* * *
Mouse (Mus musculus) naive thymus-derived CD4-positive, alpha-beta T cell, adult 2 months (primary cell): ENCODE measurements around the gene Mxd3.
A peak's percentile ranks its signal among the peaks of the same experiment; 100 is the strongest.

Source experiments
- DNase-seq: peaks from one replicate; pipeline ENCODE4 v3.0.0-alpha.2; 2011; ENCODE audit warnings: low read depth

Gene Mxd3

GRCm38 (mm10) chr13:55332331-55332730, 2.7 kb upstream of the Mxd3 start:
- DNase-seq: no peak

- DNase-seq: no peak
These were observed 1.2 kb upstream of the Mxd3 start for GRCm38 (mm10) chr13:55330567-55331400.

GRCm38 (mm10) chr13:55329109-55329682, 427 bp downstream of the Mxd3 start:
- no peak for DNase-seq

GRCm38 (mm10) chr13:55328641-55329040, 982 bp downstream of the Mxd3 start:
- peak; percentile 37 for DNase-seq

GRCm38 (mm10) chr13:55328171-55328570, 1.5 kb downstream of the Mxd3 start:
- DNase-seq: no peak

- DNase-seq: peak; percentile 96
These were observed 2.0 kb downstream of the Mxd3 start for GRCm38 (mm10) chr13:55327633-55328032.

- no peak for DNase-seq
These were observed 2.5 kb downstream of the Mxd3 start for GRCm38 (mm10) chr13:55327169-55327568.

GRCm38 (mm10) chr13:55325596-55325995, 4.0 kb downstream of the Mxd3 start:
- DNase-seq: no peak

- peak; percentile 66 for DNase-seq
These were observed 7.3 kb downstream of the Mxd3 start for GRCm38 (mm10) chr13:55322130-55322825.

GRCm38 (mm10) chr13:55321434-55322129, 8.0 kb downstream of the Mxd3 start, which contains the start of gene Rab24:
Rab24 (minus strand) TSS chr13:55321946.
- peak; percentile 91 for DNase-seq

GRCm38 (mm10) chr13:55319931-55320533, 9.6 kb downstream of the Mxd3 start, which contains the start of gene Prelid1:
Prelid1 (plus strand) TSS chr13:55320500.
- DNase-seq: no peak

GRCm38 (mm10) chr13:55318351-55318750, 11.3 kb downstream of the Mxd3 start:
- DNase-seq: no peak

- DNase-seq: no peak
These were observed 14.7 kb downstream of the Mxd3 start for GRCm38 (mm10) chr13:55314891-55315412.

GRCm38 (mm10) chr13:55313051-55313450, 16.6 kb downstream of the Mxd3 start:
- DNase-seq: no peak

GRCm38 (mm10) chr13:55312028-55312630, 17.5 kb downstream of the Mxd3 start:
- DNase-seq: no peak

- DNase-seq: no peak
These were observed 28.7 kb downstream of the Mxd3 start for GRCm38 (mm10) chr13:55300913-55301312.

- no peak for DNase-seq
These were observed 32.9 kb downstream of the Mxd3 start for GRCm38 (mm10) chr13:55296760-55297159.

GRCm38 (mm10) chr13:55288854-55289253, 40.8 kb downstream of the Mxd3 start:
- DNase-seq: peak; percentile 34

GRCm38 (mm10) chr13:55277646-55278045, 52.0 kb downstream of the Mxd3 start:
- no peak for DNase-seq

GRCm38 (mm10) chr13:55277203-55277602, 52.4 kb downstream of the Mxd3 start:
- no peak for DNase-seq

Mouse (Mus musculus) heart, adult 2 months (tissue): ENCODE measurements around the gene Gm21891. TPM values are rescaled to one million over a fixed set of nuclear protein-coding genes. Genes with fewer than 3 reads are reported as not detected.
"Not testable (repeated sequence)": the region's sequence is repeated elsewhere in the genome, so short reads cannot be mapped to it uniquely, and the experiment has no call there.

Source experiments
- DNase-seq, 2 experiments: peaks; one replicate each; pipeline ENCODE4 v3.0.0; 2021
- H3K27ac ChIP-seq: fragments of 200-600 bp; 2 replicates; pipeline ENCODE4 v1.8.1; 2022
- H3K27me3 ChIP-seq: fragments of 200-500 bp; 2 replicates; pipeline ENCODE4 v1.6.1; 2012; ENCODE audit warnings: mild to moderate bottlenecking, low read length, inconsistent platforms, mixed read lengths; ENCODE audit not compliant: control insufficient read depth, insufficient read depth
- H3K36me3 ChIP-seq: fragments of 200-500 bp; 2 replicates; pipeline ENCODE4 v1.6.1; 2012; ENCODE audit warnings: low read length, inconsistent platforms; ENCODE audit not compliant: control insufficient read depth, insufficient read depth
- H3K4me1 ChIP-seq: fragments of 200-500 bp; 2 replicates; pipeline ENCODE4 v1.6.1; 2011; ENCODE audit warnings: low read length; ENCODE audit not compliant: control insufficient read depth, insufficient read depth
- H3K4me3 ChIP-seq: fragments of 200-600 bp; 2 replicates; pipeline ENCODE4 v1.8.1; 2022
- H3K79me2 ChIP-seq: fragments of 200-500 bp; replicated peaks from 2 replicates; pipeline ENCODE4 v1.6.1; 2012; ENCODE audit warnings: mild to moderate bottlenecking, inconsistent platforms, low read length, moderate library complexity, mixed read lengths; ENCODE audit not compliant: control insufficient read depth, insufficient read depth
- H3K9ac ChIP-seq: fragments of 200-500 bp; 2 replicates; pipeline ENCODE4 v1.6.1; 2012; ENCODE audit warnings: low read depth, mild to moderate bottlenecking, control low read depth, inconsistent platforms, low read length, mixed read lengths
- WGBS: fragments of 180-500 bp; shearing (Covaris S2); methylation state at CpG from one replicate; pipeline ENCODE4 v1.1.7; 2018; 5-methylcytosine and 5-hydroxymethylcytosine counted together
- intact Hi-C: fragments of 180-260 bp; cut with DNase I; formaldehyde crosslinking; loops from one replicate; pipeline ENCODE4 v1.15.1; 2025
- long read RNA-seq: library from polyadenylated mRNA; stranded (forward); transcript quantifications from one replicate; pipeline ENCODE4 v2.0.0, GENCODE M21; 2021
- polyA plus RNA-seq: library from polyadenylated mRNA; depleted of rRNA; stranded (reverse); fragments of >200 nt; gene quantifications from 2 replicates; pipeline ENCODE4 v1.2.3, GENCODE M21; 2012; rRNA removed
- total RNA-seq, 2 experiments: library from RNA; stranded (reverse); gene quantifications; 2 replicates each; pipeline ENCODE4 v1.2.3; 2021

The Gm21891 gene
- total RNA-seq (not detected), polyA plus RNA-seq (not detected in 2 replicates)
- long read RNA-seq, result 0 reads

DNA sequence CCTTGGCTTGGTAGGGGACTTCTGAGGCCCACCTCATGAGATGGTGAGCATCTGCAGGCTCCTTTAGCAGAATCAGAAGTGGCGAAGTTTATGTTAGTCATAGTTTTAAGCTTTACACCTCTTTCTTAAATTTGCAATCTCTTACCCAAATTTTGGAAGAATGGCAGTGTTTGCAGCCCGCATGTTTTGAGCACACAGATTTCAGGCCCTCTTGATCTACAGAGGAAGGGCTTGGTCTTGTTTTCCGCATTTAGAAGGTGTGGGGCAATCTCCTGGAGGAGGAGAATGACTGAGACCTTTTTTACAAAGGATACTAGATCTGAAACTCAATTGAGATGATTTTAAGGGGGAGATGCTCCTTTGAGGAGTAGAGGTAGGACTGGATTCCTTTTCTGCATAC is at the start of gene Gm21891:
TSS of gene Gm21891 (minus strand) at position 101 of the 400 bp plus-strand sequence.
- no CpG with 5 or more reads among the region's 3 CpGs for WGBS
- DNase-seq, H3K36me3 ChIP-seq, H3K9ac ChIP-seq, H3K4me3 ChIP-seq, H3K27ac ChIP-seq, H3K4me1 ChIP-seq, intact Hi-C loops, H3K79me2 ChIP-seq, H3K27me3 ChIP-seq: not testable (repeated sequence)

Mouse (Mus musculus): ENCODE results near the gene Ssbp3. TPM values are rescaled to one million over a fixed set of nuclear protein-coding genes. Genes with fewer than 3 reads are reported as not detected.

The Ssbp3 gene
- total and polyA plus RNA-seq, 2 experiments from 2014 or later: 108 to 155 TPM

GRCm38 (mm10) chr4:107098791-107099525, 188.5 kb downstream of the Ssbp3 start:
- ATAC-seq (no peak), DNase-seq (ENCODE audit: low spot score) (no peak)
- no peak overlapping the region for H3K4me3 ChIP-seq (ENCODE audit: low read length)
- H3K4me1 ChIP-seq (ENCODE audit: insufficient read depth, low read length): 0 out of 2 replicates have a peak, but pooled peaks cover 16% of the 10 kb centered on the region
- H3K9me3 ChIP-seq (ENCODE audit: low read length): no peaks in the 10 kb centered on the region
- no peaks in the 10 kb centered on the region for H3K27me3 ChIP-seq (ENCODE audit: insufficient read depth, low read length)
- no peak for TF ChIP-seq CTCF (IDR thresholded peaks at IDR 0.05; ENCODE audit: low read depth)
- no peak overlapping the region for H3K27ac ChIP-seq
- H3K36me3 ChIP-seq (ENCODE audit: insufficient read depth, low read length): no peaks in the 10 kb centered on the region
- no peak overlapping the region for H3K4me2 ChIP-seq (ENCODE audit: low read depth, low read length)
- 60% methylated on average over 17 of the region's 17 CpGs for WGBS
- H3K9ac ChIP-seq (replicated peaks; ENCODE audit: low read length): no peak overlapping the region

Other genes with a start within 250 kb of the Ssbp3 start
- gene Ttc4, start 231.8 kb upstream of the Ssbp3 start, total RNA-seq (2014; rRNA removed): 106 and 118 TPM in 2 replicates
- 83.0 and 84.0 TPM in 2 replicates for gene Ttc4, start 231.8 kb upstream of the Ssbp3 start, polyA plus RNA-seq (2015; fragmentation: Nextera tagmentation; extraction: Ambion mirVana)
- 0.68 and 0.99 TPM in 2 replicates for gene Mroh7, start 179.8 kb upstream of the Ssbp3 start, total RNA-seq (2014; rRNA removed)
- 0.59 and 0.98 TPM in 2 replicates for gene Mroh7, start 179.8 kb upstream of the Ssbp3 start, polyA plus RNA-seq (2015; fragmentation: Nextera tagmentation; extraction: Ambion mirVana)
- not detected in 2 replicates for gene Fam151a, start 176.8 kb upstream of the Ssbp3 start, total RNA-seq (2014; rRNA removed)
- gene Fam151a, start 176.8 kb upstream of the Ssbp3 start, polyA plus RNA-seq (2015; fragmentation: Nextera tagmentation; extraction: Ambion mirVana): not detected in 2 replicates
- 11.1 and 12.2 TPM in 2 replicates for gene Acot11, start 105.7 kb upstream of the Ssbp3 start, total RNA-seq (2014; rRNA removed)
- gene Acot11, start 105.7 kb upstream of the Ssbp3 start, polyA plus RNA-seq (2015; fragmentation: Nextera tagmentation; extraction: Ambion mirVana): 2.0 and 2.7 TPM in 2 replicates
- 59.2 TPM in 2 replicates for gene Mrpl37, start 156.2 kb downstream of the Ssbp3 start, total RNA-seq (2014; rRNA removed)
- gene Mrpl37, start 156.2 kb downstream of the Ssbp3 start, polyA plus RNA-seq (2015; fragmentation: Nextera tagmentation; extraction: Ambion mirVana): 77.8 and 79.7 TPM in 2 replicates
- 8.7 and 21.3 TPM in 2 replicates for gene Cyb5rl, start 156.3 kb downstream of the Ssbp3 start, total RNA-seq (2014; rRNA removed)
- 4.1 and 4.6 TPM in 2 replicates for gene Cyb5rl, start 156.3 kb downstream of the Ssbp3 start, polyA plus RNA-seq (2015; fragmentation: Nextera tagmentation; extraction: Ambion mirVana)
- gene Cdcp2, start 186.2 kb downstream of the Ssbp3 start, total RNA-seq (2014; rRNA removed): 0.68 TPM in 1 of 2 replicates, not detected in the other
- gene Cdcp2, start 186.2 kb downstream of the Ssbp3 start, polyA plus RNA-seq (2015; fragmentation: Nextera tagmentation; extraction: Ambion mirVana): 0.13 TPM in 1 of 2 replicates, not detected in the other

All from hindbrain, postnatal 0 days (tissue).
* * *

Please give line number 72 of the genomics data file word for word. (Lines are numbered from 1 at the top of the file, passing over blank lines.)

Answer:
The Ssbp3 gene